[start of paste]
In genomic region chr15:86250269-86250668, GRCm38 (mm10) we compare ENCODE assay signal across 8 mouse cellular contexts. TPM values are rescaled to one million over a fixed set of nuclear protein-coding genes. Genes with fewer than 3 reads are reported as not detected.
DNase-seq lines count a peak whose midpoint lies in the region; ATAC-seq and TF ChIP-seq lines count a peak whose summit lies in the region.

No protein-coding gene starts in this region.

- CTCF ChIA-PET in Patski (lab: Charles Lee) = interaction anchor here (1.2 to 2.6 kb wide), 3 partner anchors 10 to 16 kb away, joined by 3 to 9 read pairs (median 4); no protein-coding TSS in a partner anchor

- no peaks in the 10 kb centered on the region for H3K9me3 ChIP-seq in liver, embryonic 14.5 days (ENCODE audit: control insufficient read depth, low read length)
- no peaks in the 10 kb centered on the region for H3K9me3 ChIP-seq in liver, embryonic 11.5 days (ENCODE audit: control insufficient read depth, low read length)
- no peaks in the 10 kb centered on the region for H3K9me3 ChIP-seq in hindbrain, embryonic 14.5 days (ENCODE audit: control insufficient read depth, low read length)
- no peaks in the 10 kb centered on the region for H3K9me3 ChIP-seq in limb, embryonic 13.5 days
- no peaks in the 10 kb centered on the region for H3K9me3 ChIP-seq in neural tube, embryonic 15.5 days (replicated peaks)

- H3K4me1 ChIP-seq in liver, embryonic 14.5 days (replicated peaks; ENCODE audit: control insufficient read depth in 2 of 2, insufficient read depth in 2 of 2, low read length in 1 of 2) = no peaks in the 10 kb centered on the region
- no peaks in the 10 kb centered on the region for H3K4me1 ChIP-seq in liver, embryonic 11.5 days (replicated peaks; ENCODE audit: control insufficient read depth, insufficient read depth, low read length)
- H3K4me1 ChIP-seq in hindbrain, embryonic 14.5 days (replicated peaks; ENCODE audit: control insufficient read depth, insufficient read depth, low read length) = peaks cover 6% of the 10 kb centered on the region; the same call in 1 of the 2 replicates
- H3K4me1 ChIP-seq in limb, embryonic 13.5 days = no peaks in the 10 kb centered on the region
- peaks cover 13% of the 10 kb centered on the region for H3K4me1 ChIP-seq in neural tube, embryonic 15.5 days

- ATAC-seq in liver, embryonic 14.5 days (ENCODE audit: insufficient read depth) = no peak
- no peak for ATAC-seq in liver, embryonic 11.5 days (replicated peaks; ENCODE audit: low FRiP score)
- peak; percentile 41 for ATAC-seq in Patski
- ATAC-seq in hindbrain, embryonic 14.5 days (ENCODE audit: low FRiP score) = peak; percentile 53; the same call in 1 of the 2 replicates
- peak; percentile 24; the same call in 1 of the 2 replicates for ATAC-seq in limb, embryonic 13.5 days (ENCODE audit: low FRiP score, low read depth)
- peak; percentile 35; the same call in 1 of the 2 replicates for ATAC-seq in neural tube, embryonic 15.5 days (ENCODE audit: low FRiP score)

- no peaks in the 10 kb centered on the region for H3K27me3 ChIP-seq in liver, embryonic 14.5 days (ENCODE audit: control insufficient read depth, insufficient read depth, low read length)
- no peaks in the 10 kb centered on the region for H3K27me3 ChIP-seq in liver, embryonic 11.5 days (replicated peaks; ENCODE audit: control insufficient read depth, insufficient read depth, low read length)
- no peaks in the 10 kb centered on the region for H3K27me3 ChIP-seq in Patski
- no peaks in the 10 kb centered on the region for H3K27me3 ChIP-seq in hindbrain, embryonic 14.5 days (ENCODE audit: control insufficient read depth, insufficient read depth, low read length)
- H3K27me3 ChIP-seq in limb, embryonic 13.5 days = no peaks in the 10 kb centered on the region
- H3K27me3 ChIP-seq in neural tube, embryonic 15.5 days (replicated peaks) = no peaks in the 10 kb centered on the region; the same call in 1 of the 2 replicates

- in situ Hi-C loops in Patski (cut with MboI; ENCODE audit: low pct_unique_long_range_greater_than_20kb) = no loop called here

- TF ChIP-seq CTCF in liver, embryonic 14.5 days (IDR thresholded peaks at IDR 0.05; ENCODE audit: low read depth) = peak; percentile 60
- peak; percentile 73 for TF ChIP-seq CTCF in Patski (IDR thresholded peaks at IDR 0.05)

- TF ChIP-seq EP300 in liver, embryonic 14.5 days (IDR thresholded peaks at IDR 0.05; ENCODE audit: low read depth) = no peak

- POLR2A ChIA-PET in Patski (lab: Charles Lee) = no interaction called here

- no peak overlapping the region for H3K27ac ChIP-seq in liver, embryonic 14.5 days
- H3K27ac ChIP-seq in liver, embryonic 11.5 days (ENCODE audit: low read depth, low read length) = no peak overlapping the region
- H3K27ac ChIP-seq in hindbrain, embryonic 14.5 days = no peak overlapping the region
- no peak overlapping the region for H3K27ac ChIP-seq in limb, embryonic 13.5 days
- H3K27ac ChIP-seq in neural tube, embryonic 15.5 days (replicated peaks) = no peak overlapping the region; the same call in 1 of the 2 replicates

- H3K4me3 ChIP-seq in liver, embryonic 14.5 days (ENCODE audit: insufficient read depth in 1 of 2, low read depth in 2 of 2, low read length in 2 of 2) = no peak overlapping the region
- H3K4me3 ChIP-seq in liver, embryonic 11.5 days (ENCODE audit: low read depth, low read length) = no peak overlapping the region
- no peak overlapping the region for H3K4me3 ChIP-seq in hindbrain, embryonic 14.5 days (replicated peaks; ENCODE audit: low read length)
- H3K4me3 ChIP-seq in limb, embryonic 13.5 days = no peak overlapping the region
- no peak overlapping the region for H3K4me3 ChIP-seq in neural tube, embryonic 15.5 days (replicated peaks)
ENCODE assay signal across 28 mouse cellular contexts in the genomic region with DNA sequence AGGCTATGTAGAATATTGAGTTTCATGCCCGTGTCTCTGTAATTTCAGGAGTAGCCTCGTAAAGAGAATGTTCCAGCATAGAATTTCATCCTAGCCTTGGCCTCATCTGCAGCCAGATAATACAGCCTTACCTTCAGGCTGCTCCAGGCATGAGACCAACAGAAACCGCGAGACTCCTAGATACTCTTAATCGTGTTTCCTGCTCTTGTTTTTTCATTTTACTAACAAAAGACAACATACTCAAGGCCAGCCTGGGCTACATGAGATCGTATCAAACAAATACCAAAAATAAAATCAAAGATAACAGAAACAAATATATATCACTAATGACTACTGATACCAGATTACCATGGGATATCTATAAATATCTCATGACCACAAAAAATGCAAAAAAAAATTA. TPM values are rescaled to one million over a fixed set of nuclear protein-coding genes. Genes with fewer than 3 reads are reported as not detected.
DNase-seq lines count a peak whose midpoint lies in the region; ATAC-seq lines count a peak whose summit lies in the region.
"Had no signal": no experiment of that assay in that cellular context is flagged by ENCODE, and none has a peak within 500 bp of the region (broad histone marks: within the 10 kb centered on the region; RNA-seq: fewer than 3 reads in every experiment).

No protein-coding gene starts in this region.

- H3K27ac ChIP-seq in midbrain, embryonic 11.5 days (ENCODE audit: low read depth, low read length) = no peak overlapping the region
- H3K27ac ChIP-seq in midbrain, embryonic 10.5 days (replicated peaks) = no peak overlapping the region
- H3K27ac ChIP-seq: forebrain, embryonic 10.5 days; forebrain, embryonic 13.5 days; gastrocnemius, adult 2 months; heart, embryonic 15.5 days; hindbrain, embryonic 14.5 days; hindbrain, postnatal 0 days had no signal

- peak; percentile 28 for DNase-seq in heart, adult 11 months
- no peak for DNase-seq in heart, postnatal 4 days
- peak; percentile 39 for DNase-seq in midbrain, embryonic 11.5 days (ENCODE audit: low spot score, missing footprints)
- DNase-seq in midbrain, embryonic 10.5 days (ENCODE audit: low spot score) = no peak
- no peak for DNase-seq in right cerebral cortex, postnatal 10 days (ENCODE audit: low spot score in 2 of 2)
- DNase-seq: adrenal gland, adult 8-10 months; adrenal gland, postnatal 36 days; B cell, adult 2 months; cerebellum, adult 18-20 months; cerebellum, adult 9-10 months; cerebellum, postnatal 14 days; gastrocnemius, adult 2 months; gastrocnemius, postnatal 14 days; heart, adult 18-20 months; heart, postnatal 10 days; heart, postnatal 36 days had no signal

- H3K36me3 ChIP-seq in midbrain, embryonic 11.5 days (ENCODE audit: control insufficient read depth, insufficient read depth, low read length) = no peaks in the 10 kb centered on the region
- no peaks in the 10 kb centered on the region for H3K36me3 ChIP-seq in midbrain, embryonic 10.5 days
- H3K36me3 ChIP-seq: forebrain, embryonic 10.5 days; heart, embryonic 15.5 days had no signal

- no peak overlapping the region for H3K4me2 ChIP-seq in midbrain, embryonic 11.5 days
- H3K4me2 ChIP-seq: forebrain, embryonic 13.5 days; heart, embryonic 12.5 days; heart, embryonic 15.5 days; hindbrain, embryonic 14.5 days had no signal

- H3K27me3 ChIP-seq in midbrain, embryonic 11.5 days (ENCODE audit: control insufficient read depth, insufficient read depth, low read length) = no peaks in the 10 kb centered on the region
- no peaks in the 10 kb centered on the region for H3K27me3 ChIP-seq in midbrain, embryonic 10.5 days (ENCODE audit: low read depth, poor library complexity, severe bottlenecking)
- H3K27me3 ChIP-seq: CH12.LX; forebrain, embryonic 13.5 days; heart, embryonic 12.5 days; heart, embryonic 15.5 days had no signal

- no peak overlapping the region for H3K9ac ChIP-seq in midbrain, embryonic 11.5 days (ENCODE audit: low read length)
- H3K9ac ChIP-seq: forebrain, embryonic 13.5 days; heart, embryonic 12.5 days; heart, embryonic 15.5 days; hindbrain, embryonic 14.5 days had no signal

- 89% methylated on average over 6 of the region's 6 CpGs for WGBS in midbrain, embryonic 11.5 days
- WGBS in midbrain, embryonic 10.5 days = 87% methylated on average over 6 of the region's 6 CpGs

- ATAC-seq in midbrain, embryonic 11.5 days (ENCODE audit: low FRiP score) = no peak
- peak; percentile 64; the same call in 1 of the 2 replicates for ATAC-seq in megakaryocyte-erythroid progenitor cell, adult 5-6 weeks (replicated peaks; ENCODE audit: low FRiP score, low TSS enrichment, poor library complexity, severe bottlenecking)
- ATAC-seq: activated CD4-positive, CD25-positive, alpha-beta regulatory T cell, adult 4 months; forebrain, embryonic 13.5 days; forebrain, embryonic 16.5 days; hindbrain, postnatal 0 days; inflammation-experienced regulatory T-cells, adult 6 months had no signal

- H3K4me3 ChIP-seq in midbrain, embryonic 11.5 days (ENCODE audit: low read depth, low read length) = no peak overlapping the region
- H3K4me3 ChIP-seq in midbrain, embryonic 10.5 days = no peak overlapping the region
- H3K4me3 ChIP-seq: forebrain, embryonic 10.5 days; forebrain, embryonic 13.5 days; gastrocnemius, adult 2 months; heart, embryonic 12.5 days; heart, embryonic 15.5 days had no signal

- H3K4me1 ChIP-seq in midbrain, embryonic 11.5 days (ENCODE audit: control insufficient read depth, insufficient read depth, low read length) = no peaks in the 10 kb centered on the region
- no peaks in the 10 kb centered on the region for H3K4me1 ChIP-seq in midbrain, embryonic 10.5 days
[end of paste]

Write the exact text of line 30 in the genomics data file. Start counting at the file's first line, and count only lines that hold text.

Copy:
- TF ChIP-seq EP300 in liver, embryonic 14.5 days (IDR thresholded peaks at IDR 0.05; ENCODE audit: low read depth) = no peak